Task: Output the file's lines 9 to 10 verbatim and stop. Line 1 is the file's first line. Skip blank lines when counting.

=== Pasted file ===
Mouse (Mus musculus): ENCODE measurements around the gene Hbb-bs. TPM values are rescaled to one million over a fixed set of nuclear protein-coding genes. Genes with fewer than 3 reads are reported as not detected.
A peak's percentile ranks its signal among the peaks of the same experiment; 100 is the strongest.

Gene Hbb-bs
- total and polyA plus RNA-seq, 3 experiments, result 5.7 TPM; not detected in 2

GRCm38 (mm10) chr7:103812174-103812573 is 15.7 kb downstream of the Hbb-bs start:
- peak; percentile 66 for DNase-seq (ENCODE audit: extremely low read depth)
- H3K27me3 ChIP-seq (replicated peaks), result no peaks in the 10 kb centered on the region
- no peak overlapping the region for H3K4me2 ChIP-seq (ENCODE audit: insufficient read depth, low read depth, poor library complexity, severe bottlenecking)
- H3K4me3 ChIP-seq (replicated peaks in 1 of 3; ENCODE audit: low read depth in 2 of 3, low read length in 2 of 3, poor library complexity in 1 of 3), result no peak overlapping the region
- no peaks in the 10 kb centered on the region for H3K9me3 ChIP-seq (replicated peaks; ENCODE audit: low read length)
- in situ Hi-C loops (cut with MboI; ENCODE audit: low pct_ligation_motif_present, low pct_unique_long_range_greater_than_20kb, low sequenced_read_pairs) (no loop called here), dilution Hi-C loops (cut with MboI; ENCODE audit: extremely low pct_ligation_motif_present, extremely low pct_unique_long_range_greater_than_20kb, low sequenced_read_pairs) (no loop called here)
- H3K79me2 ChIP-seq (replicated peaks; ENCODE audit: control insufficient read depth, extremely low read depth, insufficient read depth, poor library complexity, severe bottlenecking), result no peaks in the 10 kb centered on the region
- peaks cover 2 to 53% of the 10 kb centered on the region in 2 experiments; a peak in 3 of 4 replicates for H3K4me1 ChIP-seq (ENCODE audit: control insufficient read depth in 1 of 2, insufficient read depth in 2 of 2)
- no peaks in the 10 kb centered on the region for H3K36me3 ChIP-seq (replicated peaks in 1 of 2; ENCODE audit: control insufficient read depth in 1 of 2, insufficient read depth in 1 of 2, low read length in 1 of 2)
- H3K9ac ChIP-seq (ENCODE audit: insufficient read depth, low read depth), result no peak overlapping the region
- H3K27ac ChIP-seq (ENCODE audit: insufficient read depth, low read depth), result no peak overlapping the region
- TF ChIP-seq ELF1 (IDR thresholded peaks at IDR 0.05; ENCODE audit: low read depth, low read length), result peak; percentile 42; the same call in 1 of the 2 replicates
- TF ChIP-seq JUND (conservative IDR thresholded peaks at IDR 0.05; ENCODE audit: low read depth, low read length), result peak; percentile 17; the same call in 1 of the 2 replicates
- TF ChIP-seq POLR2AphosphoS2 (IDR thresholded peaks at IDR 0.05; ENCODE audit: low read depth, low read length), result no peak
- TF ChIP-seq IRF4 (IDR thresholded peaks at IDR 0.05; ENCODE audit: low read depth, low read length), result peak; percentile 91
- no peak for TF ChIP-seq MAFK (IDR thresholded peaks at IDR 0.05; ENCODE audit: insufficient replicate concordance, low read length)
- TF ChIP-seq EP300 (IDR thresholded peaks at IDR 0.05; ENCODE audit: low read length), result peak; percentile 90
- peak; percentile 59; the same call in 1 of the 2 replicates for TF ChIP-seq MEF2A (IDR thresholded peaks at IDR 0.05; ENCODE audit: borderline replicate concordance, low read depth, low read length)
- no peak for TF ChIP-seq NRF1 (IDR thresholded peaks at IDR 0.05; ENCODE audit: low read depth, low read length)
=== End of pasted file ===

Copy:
- H3K4me3 ChIP-seq (replicated peaks in 1 of 3; ENCODE audit: low read depth in 2 of 3, low read length in 2 of 3, poor library complexity in 1 of 3), result no peak overlapping the region
- no peaks in the 10 kb centered on the region for H3K9me3 ChIP-seq (replicated peaks; ENCODE audit: low read length)